The magazine - It's a gift from my mommy. Y'all shut about about how only old ladies read Woman's Day because Family Circle is too 'young' for them. Just shush. I'd read Cosmo, but the scratch and sniff perfume ads give me headaches and the models make me angry.
My brother gets Smithsonian each year as one of his Christmas gifts. I wouldn't mind that either. I could learn some things that don't involve the latest in decorating trends or how to wear this Spring's makeup or what kind of lunch to pack for maximum belly-blasting punch. It might be fun to lean back with a good magazine that engages only my brain and not some languishing feeling of inadequacy, but that's OK. I'm actually fining new things to cook and I rather like the craft ideas (I don't do any of them) and some of the product things are really great, plus which there are some really great columns by very good writers and NO perfume samples.
It's a lovely little mag, really. Not one I'd buy for myself, which is good because if I was left to only buy magazines for me I'd wind up with "Steampunk Weekly" and "Gross Things Our Bodies Do" and the like.
It's better my Mom gets me a subscription to a magazine that reminds me that I am a woman and as such have certain standards to adhere to that don't revolve around toilet humor, science fiction, and ghastly things that should remain firmly bound up in a notebook someplace.
The bright colors of this monthly infusion of ladyness in our home is good for me. And our family. I get inspired by it, and as such might EVEN do a craft with doilies and spray paint and mirrors. It's really pretty cool.
But that is not what I came here to talk about tonight. Nope.
I came here to talk about RAISIN BREAD. The recipe for which I found on FARK.
This is the most bestest bread I've ever made in the raisin variety. It has a SUPER rise, is moist and tender, slightly sweet, and does 'oven spring' like nothing I've ever seen before. So, here's the recipe, in case you want to be all down-homey and Woman's Day-ey like me (ey):
Awesome FARKIN raisin Bread, with tweaks by Tiff
1 cup water
1 cup 1% milk
2 packages active dry yeast (or 2 level TBSP instant yeast)
6-7 cups all-purpose flour (6.5 for a nice firm-soft dough)
1/2 cup white sugar
1 tsp. salt
1 tsp cinnamon
1/4 cup oil (I used cheap olive oil, regardless of virginity, regular veg oil works well too)
1/2 to 1 cup raisins, depending on your raisinattude.
extra cinnamon/sugar for sprinkling.
A big bowl
a small bowl
a big spoon
measuring cups and spoons
a big cookie sheet of any shape.
some dish towels.
How to do it:
- Turn the oven on to its lowest setting. Once it's preheated, turn it off. You just want it warm.
- Heat the water and milk in the big bowl until it's warm as your index finger when you dunk it in there. Don't worry. you'll know.
- Add the yeast, give 'er a stir. Let that sit for 10 minutes until you see lil bubbles breaking on the surface.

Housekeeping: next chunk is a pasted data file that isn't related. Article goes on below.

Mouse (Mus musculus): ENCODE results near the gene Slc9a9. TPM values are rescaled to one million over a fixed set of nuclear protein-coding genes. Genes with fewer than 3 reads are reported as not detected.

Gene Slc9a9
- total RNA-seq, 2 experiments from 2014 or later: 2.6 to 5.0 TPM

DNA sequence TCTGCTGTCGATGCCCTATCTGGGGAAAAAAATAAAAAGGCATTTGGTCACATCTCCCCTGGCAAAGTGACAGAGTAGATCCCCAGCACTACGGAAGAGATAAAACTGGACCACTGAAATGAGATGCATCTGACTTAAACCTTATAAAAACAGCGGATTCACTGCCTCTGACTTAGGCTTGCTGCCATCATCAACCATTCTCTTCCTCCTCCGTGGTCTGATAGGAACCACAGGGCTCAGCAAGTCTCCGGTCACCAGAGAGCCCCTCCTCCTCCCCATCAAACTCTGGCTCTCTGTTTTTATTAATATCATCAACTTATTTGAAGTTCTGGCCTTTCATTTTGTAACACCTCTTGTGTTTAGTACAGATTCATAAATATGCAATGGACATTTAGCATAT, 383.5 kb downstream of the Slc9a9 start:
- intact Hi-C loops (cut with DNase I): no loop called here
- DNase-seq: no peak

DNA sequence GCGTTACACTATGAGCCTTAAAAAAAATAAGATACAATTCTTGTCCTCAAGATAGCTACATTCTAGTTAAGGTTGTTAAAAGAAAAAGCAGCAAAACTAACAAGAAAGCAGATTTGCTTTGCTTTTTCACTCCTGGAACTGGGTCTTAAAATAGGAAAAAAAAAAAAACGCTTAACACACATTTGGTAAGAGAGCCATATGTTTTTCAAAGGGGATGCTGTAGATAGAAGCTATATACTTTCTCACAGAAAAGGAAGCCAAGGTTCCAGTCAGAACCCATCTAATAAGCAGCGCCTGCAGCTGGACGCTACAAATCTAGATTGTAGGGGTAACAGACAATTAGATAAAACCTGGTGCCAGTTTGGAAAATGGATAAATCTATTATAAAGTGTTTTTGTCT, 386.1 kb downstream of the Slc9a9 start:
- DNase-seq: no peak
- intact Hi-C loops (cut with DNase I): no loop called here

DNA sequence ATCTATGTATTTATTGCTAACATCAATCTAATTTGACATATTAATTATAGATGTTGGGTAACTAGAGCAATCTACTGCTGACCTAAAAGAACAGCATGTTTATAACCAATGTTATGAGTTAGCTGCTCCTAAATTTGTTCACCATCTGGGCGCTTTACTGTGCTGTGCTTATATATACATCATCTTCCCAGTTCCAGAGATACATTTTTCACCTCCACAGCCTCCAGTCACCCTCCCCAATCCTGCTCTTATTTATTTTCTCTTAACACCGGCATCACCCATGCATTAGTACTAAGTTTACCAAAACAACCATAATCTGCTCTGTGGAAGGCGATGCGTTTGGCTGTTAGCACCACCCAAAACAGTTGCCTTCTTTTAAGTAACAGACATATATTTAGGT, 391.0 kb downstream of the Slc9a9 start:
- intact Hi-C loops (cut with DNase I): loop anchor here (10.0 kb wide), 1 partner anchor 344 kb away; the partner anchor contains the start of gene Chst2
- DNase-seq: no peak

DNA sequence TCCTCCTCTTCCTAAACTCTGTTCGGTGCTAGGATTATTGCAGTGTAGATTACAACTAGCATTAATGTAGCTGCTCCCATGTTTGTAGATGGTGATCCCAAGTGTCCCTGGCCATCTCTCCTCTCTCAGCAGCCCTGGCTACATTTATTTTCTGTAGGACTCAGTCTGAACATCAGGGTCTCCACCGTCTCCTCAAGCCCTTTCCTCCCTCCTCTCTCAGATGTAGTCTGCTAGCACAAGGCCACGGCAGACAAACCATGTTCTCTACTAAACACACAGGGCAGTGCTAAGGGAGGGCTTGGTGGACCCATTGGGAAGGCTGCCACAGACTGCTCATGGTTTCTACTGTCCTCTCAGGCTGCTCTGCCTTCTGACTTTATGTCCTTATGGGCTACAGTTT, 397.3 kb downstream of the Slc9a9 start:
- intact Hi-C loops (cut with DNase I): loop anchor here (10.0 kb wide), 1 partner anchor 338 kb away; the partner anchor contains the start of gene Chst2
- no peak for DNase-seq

- Add the sugar and salt and cinnamon to the liquid.
- Add a cup of the flour to the liquids, whisk until smooth.
- Add the oil and the egg. Stir until smooth.
- Add 2 more cups of flour, one at a time , whisking until smooth each time.
- Dump 3 more cups of flour on top, and start kneading in. We use our Kitchenaid mixer for this. You can do the workout thing though and go old-school with hands and strength, turning, folding, and smooshing until the dough is a silken ball that separates easily from a well-floured surface and can hold its shape if lifted up high like you were baptizing it in the light of a Serengeti sunset.
- OK, now drop that dough in the big bowl (after lightly greasing it) and wash your hands. Then take a clean dishtowel and run some hot water through it and wring it out, then drape it over the top of the bowl.
- Put the big bowl in the oven you heated earlier. If the bowl is plastic, put it in a pan of cold water so the base doesn't melt. Now go do something else for a couple hours while the bread proofs.
- Once the loaf has plumped up about twice what it was, (and when a finger poked into yields a hole that doesn't fill in at all), punch it back down. Let that poor sad mass sit quietly under a moist towel like before for about 10 minutes to rest. It's going to need that time, as you're about to Work It Out.
- Once the dough is rested, punch is down again to get rid of errant air bubbles.
- Shape into a flat rectangle about a half-inch thick, cut in 2 pieces, spread with sugar, cinnamon, and raisins. Roll each piece longways into a loaf, pinching seam to seal. Place in prepared pan (that means greased, y'all) seam side down. Don't worry about the rolled edges - they're fine to leave 'open.' I made one in a loaf pan and one like a giant sweet raisiny croissant in a pie dish. Both worked.
- Preheat the oven again while you're doing this.
- Place the loaves in the warm oven.
- Once the loaf has doubled in size, take it out, leave lightly covered with a dishcloth.
- Preheat the oven to 350F. Put the loaves back in to bake for ~30-35 minutes. DO NOT OPEN THE OVEN for at least 25 minutes. Peek after that and begin softening some butter for when the bread is ready. If you've done it right, a steak knife will slide in and out clean in the middle of the loaf.
- Leave the bread to bake for until such time as the tops are the color of a nice glass of bourbon (neat), then pull out and let cool for 10 minutes in the pan. Maybe slather the top with some melted butter. It's up to you.
- Then tip out onto a cooling rack and let cool as long as you can stand it.
So, yeah. ME being all weird AND domestic. It's just how we do roll.